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Do you remember your first quilt?  What design did you make?  Was it complicated with a lot of pieces, or was it simple and easy to complete?

Although my very first quilt was a sampler, I think log cabin blocks were my favorite to make.  After I made one log cabin and discovered how easy it was, I was hooked, and I made several. The best part about log cabin blocks is you can make so many design variations from the same block.

The log cabin dates back to the late 19th century.  In the days of the pioneer woman, she often designed quilt blocks to represent what was seen in nature and everyday life.  The settlers lived in cabins constructed of logs, so it is no surprise how this block came to be.

The log cabin is made up of a center square, surrounded by additional strips worked in rounds.  Light on one side, dark on the other.  The center square was oftentimes red fabric, to represent the hearth of the home.  Today, quilters have taken log cabin quilts to  new heights with modern designs and vibrant colors.

I designed this Cabin Time quilt for Baby Lock and you can download the free pattern from their website HERE.

A few tips when making log cabin blocks.

1)  Remember which direction you are building your block.  The Cabin Time block is built in a clockwise manner.

2)  Organize your cut strips so they are in stacks by size ““ dark and light.  This will make it easier to chain piece.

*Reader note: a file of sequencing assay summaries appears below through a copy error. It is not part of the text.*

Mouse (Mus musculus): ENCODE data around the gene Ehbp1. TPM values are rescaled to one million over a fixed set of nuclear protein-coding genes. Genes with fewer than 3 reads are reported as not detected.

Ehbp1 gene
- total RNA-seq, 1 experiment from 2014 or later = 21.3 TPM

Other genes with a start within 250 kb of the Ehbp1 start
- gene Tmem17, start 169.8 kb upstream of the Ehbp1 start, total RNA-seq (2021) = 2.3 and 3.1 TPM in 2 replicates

3)  Keep a consistent ¼” seam allowance.  I suggest using the ¼” quilting foot.  Align the block with the right side edge of the quilting foot.

Alternatively, if you do not have the quilting foot, look at the bobbin cover plate on your machine.  Here is how mine looks on the Baby Lock Lyric.  There is a ¼” marking in white to help you keep a consistent seam line while stitching.

4)  When ironing, gently press your blocks.  Do not tug or force the iron really hard across your block.  This will causes your block to become distorted, and your seams will become curved.

5) Don’t get too stressed out with color placement.  Once you have your blocks completed, lay them out according to the pattern instructions, Ensure no two identical colors are touching.

My favorite part of the process, besides piecing, is the actual free motion quilting.  I love spiral designs on just about any quilt.  For this, I went to my Baby Lock Regent and started quilting large spirals.  I didn’t want anything to dense, so I made sure to make my spirals pretty large.  Whatever you decide to quilt is up to you.

This project was pieced using the Baby Lock Lyric.  Quilting was done using the Baby Lock Regent.

Straight line stitching on your domestic or something more intricate on a longarm ““ will all look good to finish your quilt.  I hope you enjoy making this pattern.  I think I’m going to make another one!

Happy Quilting,





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